Burden of Proof in Your Car Accident Claim

man on the phone calling for help after a car accident

Many people are familiar with the burden of proof in a criminal trial, the concept that prosecutors must prove guilt “beyond a reasonable doubt.” However, civil cases are different. The burden of proof is lower. In a civil trial, such as a car accident injury claim, the plaintiffs must prove their case by a preponderance of the evidence. 

The result is that it may be easier than you think to pursue compensation if you have been injured in a car crash or some other accident that was someone else’s fault.

If you or a family member has been injured by someone who failed to obey traffic laws, was driving drunk or was driving recklessly, an attorney with Morgan, Collins, Yeast & Salyer can review the details and discuss whether the facts of the accident meet the burden of proof required to pursue compensation for you. This is a free, no-obligation legal consultation. You can schedule your free consultation online or by phoning (877) 809-5352 today.

What Is Burden of Proof?

The phrase “burden of proof” refers to the standard that anyone making a claim in court must meet for the court to establish their allegation as legal fact.

The burden of proof in personal injury car accident claims and other civil cases is “a preponderance of the evidence.”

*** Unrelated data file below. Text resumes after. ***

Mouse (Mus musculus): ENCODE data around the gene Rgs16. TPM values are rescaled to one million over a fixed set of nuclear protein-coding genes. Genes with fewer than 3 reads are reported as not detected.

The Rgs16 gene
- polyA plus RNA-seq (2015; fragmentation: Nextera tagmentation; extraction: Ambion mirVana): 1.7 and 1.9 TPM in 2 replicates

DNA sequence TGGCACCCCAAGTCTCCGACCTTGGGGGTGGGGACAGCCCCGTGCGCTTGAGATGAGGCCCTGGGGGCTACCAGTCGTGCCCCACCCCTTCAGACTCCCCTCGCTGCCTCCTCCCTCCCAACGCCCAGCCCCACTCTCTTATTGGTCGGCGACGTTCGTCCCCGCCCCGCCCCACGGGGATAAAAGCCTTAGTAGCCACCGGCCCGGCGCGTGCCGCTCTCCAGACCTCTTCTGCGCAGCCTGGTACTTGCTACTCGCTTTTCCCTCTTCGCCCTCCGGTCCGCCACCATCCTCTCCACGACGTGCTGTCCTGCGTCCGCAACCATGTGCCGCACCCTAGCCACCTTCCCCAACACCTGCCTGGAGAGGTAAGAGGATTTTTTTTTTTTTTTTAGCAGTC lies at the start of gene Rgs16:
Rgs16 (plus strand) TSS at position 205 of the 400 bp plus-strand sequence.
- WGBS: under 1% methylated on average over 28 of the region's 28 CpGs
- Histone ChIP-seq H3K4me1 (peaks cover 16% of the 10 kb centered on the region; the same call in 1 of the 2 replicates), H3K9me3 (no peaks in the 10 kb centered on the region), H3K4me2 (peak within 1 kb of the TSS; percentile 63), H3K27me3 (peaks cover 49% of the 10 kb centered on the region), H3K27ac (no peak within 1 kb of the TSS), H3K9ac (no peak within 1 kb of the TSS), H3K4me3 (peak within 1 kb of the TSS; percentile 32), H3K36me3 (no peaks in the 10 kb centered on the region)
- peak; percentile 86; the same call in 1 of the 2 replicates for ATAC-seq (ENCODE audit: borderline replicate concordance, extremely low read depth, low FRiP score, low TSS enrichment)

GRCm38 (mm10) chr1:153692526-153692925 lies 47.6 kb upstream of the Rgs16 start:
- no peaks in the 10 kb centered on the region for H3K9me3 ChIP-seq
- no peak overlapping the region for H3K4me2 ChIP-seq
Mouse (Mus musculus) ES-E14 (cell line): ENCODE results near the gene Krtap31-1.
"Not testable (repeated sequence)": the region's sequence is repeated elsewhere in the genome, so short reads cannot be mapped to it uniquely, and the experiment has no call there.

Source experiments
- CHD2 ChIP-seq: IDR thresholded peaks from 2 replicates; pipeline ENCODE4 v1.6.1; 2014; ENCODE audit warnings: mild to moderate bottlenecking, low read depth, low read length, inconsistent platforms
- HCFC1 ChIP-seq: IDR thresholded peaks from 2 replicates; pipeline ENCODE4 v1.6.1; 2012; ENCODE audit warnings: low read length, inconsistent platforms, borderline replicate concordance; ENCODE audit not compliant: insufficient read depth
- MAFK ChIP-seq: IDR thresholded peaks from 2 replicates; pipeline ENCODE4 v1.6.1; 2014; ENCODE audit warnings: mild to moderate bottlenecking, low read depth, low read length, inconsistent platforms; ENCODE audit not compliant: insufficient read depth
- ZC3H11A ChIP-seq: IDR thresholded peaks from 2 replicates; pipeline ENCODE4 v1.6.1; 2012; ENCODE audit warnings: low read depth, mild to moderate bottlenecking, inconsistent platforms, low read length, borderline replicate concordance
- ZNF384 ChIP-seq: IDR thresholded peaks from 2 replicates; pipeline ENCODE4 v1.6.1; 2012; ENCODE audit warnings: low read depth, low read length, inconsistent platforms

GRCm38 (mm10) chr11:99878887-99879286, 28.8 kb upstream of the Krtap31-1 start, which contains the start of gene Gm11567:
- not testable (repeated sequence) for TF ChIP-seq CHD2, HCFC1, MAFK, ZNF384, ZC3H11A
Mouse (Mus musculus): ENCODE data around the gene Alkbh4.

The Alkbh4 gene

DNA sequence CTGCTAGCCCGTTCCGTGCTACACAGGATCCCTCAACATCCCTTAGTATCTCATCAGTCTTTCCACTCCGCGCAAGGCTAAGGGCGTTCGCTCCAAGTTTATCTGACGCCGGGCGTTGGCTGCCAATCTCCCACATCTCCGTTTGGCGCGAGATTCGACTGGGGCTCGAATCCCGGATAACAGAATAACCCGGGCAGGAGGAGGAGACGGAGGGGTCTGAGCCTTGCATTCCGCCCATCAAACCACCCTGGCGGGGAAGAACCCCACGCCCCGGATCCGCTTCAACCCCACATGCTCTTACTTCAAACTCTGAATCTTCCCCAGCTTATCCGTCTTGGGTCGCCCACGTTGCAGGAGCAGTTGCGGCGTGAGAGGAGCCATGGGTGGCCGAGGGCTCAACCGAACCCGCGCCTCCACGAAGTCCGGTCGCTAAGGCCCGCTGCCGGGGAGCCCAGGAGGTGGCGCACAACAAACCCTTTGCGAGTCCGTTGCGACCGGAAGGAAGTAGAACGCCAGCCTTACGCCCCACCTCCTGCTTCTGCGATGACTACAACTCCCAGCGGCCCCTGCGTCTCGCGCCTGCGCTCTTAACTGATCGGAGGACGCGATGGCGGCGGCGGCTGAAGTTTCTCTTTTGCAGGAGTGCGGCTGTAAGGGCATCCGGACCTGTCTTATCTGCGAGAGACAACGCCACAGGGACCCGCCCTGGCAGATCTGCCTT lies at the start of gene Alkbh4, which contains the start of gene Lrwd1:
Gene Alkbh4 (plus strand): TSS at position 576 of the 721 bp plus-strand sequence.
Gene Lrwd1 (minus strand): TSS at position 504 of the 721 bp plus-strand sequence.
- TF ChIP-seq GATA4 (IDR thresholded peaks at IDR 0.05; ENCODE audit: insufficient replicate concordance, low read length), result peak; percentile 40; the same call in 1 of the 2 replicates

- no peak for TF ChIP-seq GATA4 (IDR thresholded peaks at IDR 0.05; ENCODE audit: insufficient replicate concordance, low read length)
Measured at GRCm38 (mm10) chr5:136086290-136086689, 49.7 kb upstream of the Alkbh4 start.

The injured plaintiff has the burden to gather and present evidence to prove that the defendant’s negligent actions caused harm and the defendant should pay compensation.

A Kentucky jury hearing a car accident case would be charged with deciding whether a preponderance of the evidence indicates that it is more likely than not that the plaintiff’s allegations are true. Another way to look at a preponderance of the evidence is whether the evidence makes you believe the plaintiff with 51% certainty. If the jury decides in favor the plaintiff, the jury may then order the defendant to pay compensation.

You can see that the burden in civil cases is a lower burden than having to convince a jury beyond a reasonable doubt in a criminal case. But it’s still challenging to identify evidence and develop a compelling civil case. Our experienced car accident attorneys at Morgan, Collins, Yeast & Salyer have handled many personal injury cases over the years. We know the types of evidence to seek to build a persuasive case that meets the burden of proof in Kentucky.

 Elements of Negligence in a Car Accident Claim

In a personal injury claim, the plaintiff seeks to prove that the defendant’s negligence led to their injuries and losses. Negligence is a failure to act with the level of care that a reasonable person would have exercised under similar circumstances. After a car accident, the driver may have been negligent if he or she disobeyed traffic laws or drove recklessly and caused an accident as a result.

Proving negligence requires proof of:

  • A duty owed by the defendant to the plaintiff
  • Breach of that duty
  • Injury to the plaintiff
  • Legal causation between the defendant’s breach and the plaintiff’s injury.